The CEO smiles before adding: “The most innovative partnerships I have worked in have actually recognised and embraced failure to some degree and have said: ‘For this particular piece of innovation there’s a high chance it won’t work, but we’ve got to try it to take the steps forward that we need.’ It’s a great question and a great test for a partnership. Let’s be clear though – the best partnerships achieve success through innovation.”
Trial and error is an approach that Whitbread is no stranger to, states Pitcher: “There are a number of targets that we’ve set for 2020 that are key for us to achieve, but actually the roadmap to achieve them is not quite clear. We don’t have a step-by-step instruction manual on how we’re going to achieve our target in a specific area, so that will require a bit of trial and error. I like to try new things and, if they don’t work, I don’t see that as a reason for never trying it again, but to see it as an opportunity to apply it elsewhere.”
There is a pause before McAulay adds with a chuckle: “The caveat on that is that we are very happy with success.”
Lack of national pride
Although the CEO goes on to note: “Sometimes I despair of the UK and its ability to be so self-deprecating, talking about how bad we are at things. We have so many things to be proud of. When I left the UK many years ago, we had a very low (10%) recycling rate, and since then we’ve done really well to get close to 50%, but we have a major challenge to go from the current level to 70%. Technology is going to have to be brought in and technology laggards with low margins and low investment expectations are going to struggle to make that happen. It’s going to cost in the long term. This applies to clients as well as contractors.”
Belgium leads the way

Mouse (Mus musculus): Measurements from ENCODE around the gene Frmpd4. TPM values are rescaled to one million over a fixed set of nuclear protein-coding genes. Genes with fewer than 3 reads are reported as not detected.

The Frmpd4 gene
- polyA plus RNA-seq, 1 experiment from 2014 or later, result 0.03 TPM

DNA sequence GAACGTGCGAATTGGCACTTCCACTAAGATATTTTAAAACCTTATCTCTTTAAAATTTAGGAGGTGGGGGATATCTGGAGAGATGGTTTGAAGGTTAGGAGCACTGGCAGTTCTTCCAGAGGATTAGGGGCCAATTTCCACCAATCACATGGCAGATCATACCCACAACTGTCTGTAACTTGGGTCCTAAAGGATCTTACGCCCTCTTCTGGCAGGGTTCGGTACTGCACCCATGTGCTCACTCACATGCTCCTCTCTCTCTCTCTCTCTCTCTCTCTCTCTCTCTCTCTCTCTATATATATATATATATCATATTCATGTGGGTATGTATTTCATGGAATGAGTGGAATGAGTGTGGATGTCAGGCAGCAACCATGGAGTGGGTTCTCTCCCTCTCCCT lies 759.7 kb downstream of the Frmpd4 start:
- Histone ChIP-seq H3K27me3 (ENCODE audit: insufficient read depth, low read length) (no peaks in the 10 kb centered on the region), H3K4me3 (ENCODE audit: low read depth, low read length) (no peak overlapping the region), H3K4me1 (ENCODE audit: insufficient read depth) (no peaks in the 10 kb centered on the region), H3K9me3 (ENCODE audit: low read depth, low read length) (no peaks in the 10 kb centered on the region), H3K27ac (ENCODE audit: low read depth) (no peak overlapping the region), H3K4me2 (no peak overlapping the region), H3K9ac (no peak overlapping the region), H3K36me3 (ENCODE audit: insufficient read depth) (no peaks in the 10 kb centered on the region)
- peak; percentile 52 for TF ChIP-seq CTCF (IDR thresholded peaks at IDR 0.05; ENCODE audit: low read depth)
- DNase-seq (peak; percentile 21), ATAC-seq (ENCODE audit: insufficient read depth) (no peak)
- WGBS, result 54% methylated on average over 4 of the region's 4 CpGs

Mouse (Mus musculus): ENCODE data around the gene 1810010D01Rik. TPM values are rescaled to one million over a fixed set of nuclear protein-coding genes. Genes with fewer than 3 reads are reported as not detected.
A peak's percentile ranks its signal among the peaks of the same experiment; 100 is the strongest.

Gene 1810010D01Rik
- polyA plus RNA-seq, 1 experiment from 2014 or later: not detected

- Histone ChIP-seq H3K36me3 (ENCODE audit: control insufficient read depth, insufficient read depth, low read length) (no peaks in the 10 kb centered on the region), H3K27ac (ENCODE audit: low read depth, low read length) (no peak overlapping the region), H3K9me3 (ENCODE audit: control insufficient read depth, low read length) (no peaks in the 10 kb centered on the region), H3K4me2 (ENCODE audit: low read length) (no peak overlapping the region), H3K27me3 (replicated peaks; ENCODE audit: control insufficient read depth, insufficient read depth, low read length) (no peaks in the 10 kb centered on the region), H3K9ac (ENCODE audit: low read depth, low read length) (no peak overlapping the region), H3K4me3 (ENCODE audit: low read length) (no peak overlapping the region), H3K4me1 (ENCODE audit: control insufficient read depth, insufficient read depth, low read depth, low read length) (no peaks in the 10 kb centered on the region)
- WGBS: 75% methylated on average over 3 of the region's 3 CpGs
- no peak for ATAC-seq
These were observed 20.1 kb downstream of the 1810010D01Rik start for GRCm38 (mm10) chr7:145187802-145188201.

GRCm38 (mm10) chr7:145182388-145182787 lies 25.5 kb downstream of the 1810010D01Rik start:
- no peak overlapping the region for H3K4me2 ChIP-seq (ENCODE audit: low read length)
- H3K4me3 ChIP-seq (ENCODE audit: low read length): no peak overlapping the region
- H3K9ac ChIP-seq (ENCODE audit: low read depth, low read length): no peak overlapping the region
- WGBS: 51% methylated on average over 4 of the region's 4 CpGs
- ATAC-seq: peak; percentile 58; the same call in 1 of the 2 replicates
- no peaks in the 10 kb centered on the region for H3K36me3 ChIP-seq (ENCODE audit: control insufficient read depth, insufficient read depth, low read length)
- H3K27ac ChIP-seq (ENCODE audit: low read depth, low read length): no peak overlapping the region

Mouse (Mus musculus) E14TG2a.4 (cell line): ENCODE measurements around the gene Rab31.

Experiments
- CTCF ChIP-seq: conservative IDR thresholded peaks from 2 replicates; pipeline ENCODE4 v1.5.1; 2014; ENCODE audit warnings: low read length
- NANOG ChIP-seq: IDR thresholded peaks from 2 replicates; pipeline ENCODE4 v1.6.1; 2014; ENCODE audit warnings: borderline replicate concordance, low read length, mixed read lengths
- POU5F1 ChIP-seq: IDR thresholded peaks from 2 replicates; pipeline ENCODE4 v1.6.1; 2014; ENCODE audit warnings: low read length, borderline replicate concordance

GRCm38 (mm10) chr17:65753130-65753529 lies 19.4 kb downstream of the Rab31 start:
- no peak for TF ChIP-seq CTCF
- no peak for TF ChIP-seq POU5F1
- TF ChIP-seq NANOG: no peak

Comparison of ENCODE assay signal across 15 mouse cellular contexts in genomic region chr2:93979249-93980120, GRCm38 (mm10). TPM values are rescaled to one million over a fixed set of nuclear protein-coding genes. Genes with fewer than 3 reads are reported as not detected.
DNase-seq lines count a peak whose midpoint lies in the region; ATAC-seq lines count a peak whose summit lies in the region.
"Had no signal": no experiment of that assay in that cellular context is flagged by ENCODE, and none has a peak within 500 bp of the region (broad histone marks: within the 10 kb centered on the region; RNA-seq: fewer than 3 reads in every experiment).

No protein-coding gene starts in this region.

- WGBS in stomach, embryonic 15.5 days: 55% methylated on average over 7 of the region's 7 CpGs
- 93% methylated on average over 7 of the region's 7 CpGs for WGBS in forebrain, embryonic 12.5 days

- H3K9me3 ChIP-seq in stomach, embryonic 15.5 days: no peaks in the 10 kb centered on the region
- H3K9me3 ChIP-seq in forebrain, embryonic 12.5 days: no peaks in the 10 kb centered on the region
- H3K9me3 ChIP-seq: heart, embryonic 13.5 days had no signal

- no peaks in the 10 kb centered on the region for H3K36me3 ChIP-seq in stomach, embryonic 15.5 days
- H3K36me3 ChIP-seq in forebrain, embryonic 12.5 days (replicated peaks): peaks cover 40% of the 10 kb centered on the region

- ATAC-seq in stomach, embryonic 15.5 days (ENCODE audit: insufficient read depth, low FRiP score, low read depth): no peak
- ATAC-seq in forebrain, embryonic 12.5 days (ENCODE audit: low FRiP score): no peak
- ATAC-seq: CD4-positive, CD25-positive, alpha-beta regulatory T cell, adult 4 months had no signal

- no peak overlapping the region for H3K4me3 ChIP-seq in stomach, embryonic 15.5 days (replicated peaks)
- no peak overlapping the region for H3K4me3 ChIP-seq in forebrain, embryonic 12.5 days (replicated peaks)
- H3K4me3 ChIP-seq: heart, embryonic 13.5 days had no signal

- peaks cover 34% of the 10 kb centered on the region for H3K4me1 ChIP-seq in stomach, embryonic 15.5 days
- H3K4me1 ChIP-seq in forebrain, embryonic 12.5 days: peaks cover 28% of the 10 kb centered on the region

In terms of pockets of excellence elsewhere in the world, McAulay points to Antwerp in Belgium where a 70% recycling rate has been achieved. However, he warns: “It doesn’t happen overnight. They have spent many years of learning through practice which, when high performance is achieved, just makes it seem easy.”
When it comes to barriers to achieving higher recycling rates, what is holding Whitbread back?
“Last year we achieved 94.6% landfill diversion at Whitbread, but we are looking at the last 5%. Some of our sites are challenging geographically as there are long distances to take the waste and what services and facilities are around those sites. That can be solved by ‘trunking’ waste, but we’re not keen on the increased carbon impact and doing that over long distances,” says the CSR director, who confesses to be a fan of technology. “We have a fuel cell in one of our Gloucestershire hotels.
“In fact, we’re very keen to trial new technologies and you can only do that by partnering with a technology provider. I can see that as being the direction we’re going in.”
Another barrier, of course, is cost. “You are given the budget in terms of the financial return for the business, so that can mean your capital gets pushed where you can save the most money. What with energy prices increasing – particularly in the electricity and gas markets with projections stating costs are going to rise rapidly with all companies pushing money in that area – introducing changes such as LED lighting is going to be challenging, so budgetary pressures could be a barrier.”
From Viridor’s point of view, McAulay says the quality of MRFs is a chief concern.
“What is the best starting point? Better regulation at the aggregated scale would be useful. I have had some really interesting conversations with senior ministers about the optimum infrastructure for recycling and energy recovery. Does it make sense to have municipal collections with local authorities and C&I collections with private companies, some areas with MRFs and some not? Is there a better model?”
The CEO returns to his favourite theme of aggregation: bringing things together.
“It’s a case of managing an asset base. We need to bring all the elements closer together, while with some major blue chips we may start with a national approach. But it’s all about balance. There are times when local solutions are exactly right, but do you have the right information to make that decision? I think that is the area where there is a lot of progress to be made.”
Envy of the world
An example of successful aggregation is UK Water, where McAulay says he cut his teeth in business.